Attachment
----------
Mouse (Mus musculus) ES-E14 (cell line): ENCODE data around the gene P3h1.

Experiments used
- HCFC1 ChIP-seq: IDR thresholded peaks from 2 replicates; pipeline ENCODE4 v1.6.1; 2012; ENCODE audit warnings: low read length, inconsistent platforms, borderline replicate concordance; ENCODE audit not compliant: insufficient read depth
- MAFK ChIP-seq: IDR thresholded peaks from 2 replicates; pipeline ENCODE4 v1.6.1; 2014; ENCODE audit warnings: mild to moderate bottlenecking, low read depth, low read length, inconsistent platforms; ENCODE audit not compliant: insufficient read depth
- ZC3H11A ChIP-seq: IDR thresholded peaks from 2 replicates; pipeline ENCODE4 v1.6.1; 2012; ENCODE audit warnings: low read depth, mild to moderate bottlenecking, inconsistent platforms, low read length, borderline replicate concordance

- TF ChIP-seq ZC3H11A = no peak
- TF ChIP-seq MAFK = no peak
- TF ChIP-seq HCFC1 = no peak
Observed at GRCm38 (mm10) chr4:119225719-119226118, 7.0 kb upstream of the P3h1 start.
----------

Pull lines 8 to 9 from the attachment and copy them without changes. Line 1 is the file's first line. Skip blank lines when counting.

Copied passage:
- TF ChIP-seq HCFC1 = no peak
Observed at GRCm38 (mm10) chr4:119225719-119226118, 7.0 kb upstream of the P3h1 start.